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Thursday 2 October 2014, SS. Angeli Custodi
Paolo Groppo - Copyright
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Arche Scaligere

Historical Notes. The Scala family arches are among the most distinguished monuments of gothic art in Verona.
As early as the end of the sixteenth century the arches presented serious problems of conservation. This is a theme that will be re-proposed to the attention of those responsible for public administration. While a complete restoration of the arch of Mastino was performed in 1786, it must be remembered that there was a general project of restoration in 1839. John Ruskin, who wrote of the how grace of the activity of building, the grace that once seemed to be reserved to churches, had been employed by the Scala family in sepulchres, not like the tombs saints, but like the place where people who have fallen asleep live.

Architecture and Art. The Arches, which date from the XIV century, are the work of various sculptors, including two that distinguish themselves in two successive worksites.
Entering, along the wall of the church, there is the tomb of Mastino I. The shape of the sarcophagus is extremely simple: the cover with two overhanging elements and four previously fixed ones recalls Roman use. Further on, isolated, lies the tomb of Alberto I. The Sarcophagus is richly storied, and repeats, in an architectural form, the tomb of Mastino I. The primary phases are adorned with the symbols of evangelists and the figure of the Patriarchs. The cover bears, among slight decorations, the imperial coat of arms, flanked by two Scala family coats of arms.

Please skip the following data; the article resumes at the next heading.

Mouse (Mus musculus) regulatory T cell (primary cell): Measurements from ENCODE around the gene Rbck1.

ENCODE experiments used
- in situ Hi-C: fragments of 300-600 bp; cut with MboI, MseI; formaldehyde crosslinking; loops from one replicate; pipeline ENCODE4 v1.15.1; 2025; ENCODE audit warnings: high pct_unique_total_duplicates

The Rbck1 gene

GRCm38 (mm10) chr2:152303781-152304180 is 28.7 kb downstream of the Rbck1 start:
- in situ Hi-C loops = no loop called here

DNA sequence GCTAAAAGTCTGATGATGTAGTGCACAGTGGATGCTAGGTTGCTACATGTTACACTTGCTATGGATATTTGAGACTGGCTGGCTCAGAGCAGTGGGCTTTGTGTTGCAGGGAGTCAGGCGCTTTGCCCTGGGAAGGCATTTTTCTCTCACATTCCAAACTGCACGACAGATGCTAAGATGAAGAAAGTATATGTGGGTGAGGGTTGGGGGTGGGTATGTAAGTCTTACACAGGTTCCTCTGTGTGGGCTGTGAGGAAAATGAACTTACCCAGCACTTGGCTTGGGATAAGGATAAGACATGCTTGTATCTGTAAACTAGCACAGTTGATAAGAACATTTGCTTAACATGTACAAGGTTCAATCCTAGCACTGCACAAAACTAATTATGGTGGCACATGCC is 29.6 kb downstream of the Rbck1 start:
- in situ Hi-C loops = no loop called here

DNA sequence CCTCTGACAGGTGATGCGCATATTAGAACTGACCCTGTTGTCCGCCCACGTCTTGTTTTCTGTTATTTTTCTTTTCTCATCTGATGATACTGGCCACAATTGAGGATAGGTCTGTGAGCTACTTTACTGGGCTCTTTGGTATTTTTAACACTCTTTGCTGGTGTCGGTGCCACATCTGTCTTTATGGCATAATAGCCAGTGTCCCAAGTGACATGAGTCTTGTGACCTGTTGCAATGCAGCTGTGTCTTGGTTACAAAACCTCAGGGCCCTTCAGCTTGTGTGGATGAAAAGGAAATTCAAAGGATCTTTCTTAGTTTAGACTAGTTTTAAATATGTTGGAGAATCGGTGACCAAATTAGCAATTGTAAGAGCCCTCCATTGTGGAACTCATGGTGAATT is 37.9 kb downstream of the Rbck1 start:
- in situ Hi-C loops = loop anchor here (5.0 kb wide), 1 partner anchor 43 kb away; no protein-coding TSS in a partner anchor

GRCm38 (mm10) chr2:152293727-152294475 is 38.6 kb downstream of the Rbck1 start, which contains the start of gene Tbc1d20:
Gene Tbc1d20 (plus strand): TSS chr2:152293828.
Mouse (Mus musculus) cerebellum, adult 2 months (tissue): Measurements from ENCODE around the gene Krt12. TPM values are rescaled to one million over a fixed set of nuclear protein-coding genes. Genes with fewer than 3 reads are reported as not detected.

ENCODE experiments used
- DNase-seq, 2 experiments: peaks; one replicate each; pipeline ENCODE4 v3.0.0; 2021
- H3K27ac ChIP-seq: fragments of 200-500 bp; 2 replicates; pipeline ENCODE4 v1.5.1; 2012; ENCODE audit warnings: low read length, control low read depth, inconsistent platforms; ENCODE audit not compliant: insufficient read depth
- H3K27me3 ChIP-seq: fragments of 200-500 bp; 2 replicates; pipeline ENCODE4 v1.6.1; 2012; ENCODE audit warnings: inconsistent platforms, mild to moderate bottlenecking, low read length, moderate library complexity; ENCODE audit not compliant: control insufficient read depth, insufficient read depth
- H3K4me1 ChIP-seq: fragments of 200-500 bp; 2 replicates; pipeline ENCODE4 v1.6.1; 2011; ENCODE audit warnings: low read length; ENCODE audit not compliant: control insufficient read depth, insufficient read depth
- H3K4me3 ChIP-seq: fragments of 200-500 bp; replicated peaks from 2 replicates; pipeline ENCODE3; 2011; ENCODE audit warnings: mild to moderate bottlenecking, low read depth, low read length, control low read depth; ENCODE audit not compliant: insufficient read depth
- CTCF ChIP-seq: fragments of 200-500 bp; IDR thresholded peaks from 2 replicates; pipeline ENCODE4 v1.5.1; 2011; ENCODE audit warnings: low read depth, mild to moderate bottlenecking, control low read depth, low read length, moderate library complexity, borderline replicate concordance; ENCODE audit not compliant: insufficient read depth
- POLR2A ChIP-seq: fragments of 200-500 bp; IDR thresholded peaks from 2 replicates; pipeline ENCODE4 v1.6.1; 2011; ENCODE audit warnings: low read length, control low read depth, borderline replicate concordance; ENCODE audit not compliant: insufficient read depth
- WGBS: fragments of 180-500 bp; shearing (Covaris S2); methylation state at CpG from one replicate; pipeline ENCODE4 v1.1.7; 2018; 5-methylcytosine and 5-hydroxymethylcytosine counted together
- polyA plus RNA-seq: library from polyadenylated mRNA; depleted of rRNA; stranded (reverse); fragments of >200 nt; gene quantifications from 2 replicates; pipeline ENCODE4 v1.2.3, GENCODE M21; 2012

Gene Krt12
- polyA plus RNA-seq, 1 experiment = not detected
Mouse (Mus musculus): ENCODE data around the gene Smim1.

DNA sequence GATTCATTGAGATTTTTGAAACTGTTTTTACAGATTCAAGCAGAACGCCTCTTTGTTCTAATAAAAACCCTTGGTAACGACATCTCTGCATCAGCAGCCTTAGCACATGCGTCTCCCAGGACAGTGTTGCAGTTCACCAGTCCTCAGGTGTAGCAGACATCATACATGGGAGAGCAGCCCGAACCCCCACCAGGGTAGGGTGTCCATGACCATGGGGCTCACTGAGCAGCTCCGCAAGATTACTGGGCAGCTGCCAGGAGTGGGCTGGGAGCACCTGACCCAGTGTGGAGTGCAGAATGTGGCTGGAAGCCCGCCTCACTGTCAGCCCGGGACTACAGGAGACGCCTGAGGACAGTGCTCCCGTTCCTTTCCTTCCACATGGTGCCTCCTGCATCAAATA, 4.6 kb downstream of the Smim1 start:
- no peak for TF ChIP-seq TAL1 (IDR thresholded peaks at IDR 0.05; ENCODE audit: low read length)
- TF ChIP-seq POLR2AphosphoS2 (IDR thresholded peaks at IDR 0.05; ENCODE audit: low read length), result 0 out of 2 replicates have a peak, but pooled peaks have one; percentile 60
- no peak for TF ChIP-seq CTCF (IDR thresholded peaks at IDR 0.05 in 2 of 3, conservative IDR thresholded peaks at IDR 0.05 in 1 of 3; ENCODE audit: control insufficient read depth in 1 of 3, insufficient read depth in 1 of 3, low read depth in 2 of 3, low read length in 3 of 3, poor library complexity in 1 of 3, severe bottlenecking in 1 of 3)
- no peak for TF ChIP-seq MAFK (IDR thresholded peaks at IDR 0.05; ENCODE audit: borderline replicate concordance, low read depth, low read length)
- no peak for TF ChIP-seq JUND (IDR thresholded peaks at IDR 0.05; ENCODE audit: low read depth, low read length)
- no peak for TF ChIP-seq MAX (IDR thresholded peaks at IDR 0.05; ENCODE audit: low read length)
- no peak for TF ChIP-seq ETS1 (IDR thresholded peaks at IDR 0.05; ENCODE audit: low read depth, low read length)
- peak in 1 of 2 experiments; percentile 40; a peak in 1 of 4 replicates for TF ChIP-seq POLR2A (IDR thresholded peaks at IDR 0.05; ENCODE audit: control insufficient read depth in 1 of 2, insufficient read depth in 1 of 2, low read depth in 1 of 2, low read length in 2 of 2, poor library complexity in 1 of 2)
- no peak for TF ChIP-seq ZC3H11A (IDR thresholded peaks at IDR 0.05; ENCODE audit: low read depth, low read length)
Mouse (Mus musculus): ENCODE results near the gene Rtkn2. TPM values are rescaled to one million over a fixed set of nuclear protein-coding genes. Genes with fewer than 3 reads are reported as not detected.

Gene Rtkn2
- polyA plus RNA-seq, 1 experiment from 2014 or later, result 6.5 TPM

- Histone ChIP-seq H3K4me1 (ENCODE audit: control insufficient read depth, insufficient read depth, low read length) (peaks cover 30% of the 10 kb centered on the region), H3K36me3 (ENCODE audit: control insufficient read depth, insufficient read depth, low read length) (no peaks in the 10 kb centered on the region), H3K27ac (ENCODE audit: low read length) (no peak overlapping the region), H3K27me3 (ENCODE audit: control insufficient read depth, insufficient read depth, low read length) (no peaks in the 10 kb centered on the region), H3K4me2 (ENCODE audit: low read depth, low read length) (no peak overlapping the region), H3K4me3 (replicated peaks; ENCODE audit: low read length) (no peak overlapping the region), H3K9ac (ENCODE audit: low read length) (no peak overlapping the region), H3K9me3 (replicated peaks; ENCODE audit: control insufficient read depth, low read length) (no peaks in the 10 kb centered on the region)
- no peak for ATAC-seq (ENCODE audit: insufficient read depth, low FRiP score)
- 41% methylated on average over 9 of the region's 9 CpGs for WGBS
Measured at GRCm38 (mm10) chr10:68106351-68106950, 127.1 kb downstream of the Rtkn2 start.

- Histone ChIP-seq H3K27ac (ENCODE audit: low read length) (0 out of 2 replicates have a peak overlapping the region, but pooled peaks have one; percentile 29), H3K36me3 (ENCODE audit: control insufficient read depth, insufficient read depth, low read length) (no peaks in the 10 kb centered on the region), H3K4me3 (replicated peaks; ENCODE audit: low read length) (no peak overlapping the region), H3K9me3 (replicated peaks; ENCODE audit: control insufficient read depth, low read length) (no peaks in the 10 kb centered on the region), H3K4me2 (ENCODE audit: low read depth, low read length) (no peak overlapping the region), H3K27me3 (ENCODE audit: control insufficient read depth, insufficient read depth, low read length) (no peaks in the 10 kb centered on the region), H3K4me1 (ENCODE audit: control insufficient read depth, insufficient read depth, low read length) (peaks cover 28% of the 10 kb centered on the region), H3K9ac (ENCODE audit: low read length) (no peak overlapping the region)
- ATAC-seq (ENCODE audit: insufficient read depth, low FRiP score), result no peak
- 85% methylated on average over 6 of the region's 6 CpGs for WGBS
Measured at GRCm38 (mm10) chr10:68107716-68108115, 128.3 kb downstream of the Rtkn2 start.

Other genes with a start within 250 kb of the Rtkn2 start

The three simple tombs near the external perimeter wall probably belong to Bartholomew I, Cangrande II and Bartholomew II or Bailardo Nogarola, respectively.
Above the lateral door of S. Maria Antica, there is the magnificent mausoleum of Cangrande I, who died on 22nd June 1329. The sarcophagus is supported by for symbolic dogs, which uphold the Scala family coat of arms. On the front face, three small statues have been placed. On the rear one you can see Verona with her surrounding Scala family walls. Above the cover of the Sarcophagus, it is the supine statue of Cangrande. Four columns support the canopy, which is thrown like the trunk of a pyramid upwards, and culminates in the marvellous statue on horseback. The second door of the gate leads to the sepulchre of Mastino II. The sarcophagus rests on the four pillars. Mastino lies there with an emaciated and bearded face. The sarcophagus still bears traces of the ancient colours. Four sharp pinnacles make up the crown, with the between the three gables, the central spire, upon which the monumental horseback figure of the seigniory rests, completely closed in a solid armour and with his face concealed. The last arch of Cansignorio, which is richer and has more movement than the previous ones, but is not of such high artistic value. The sarcophagus rests on pillars substituted by four couples of nude putties of almost renaissance inspiration. Along the faces of the urn evangelistic stories are sculpted. Around the listel at the base, on the east side, the signature of the author of this mausoleum is engraved: Bonino da Campione. Translated in the Scala tomb in 1831, it is the sepulchre of Giovanni della Scala, placed at the back of the cemetery, on the external wall of the house adjacent to the church. The original statues of Cangrande and Mastino have been transferred in order to ensure they are properly conserved.

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